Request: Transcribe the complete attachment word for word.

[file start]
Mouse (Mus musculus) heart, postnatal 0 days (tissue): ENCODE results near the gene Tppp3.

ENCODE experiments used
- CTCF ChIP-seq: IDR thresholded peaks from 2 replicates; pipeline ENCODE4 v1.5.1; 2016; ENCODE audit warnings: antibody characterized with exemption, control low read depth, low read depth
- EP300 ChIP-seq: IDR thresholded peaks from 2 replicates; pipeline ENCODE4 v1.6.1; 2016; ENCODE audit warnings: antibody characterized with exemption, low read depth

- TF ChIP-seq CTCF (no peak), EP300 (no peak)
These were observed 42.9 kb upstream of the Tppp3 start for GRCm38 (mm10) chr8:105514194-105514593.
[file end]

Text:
Mouse (Mus musculus) heart, postnatal 0 days (tissue): ENCODE results near the gene Tppp3.

ENCODE experiments used
- CTCF ChIP-seq: IDR thresholded peaks from 2 replicates; pipeline ENCODE4 v1.5.1; 2016; ENCODE audit warnings: antibody characterized with exemption, control low read depth, low read depth
- EP300 ChIP-seq: IDR thresholded peaks from 2 replicates; pipeline ENCODE4 v1.6.1; 2016; ENCODE audit warnings: antibody characterized with exemption, low read depth

- TF ChIP-seq CTCF (no peak), EP300 (no peak)
These were observed 42.9 kb upstream of the Tppp3 start for GRCm38 (mm10) chr8:105514194-105514593.